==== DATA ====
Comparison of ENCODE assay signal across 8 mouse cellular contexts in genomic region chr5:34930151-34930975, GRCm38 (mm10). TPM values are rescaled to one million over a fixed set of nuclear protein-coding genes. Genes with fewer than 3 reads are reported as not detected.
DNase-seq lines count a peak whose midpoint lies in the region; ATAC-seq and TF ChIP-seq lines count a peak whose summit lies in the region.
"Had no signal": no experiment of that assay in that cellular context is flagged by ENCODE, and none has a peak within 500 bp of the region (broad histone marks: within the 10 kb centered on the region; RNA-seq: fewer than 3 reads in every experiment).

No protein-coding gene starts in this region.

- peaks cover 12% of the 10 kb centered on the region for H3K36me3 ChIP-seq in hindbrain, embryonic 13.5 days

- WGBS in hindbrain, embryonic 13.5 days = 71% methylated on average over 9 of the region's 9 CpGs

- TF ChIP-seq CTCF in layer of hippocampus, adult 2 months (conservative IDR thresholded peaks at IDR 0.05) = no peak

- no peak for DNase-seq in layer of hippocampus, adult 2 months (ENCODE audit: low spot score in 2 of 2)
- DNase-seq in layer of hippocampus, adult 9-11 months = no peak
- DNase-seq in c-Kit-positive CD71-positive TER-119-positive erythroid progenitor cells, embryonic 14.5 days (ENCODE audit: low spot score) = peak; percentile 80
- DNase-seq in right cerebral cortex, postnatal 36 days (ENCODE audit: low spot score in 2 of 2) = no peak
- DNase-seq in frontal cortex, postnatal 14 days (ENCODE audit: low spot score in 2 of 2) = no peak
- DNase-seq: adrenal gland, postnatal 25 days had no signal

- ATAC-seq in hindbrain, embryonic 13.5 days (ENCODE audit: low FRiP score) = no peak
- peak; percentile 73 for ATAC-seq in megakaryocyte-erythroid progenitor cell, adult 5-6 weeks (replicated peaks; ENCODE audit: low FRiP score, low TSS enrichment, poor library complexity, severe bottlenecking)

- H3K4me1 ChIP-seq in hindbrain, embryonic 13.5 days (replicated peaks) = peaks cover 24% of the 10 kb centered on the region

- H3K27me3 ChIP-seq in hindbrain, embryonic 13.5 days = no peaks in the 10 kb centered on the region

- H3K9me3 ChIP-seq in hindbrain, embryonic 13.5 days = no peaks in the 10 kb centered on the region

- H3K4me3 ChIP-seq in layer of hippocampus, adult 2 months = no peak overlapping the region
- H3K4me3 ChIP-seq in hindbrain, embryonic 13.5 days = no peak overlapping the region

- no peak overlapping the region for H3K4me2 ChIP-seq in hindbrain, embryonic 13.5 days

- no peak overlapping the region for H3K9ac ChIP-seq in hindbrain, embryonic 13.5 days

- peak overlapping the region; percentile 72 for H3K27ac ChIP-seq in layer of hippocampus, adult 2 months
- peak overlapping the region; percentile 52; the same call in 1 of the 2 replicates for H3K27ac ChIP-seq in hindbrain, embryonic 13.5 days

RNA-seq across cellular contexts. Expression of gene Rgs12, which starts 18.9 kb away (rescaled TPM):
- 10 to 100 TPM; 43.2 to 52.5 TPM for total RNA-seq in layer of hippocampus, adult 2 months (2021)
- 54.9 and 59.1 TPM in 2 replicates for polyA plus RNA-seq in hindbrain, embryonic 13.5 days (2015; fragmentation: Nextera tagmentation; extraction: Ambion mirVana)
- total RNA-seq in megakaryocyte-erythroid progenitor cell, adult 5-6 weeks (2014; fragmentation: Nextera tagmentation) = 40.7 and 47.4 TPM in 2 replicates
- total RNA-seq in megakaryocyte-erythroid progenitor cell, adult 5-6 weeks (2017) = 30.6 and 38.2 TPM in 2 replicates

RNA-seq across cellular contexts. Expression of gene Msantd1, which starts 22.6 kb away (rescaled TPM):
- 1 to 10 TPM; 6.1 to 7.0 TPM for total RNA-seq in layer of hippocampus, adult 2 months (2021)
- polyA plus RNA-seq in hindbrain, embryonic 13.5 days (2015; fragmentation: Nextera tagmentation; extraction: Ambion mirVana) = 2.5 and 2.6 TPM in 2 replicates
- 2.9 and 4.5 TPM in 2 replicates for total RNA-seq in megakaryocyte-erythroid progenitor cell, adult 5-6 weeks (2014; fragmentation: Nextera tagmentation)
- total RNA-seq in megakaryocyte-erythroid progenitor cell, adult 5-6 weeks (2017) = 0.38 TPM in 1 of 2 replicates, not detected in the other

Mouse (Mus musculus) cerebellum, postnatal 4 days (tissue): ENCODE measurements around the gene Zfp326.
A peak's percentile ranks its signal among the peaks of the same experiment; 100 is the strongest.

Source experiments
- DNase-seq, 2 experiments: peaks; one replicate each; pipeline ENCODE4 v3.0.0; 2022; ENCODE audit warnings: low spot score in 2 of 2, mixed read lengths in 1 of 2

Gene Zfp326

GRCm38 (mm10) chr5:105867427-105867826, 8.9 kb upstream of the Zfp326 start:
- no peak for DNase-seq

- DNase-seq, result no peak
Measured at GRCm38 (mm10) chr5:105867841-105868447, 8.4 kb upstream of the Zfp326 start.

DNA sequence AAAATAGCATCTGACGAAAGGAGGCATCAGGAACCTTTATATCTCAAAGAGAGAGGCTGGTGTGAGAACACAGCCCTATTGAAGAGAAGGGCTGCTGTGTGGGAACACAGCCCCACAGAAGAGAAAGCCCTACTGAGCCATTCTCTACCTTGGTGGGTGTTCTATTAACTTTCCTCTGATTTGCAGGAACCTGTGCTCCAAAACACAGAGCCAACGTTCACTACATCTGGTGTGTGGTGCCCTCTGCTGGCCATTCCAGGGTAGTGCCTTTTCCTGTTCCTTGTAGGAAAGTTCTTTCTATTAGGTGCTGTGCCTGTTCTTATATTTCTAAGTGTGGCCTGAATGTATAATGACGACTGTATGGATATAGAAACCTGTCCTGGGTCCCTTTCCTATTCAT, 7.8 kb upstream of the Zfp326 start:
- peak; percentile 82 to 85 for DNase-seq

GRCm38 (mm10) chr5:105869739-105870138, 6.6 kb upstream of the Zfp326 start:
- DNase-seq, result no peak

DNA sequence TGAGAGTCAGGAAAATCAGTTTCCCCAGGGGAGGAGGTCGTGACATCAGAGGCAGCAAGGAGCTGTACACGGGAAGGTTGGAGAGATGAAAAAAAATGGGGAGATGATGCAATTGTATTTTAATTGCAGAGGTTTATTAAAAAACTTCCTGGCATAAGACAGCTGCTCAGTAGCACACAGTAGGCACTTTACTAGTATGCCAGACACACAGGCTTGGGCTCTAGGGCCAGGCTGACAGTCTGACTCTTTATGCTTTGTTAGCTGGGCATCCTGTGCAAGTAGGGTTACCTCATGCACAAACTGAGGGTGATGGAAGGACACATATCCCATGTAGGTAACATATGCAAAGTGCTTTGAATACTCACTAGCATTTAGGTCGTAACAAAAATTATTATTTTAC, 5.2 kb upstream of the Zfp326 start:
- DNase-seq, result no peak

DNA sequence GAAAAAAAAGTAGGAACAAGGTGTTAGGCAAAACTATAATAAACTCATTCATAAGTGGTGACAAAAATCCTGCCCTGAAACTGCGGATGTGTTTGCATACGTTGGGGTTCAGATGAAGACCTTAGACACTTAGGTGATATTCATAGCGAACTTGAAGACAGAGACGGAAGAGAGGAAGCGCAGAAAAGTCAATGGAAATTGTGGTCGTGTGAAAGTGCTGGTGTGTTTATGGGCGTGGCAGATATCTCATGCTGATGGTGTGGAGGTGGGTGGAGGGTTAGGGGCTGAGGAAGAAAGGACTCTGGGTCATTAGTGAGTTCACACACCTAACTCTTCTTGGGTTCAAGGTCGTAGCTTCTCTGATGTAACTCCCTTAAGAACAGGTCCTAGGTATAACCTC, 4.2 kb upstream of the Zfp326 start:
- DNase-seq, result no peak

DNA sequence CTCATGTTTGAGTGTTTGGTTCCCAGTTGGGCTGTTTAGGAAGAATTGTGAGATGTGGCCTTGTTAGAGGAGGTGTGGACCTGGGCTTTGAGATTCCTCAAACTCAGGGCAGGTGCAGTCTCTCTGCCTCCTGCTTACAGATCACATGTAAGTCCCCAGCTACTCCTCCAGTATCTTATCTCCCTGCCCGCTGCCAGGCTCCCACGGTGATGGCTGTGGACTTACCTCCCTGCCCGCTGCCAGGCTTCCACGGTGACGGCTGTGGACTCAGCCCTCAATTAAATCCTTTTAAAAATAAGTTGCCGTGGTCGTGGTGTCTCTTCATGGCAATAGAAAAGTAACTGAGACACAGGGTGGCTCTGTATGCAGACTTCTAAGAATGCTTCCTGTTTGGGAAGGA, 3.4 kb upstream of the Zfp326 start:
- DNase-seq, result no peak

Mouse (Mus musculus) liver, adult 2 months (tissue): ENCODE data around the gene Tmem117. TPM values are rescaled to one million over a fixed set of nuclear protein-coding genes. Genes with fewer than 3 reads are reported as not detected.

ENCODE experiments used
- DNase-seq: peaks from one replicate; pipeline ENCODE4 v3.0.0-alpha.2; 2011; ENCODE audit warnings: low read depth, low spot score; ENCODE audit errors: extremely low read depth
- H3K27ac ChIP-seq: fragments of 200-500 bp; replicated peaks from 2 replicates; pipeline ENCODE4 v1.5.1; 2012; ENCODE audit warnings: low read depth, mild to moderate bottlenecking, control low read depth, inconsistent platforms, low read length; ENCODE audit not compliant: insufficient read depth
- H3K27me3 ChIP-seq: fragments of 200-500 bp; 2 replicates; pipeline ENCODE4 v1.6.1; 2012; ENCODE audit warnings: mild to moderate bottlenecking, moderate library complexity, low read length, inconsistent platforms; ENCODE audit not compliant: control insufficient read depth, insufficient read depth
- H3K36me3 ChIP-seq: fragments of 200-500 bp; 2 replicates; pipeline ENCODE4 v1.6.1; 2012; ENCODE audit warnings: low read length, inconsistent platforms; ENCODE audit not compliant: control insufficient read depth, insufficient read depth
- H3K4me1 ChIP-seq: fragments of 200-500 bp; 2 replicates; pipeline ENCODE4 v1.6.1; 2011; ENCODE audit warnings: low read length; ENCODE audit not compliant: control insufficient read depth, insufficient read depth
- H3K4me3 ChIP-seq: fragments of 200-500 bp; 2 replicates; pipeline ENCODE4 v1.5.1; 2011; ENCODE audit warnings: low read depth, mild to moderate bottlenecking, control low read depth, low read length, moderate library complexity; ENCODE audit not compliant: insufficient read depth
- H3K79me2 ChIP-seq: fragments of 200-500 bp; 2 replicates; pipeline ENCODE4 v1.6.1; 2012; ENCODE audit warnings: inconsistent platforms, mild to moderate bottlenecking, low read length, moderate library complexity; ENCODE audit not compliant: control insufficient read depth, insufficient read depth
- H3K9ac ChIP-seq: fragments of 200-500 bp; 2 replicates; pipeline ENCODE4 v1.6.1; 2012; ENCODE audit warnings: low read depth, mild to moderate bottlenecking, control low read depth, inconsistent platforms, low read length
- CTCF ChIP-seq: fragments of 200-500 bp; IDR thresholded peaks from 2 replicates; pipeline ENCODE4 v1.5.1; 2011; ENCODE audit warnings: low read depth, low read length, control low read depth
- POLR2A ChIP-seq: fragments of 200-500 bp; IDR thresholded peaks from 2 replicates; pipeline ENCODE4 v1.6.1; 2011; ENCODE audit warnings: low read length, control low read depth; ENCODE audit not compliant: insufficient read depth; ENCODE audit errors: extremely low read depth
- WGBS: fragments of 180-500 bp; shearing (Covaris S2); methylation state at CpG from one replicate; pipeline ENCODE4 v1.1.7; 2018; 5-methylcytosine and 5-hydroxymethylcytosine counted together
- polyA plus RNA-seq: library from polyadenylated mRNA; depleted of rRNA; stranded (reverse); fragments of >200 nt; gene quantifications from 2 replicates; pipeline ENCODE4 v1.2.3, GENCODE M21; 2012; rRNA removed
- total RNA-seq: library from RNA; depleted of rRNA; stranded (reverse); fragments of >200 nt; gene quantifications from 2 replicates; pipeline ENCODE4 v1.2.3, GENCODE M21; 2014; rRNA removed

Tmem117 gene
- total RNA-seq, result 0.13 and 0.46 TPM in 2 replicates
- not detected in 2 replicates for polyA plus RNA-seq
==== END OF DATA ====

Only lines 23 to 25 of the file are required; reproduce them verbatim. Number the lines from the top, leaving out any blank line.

- peak overlapping the region; percentile 72 for H3K27ac ChIP-seq in layer of hippocampus, adult 2 months
- peak overlapping the region; percentile 52; the same call in 1 of the 2 replicates for H3K27ac ChIP-seq in hindbrain, embryonic 13.5 days

RNA-seq across cellular contexts. Expression of gene Rgs12, which starts 18.9 kb away (rescaled TPM):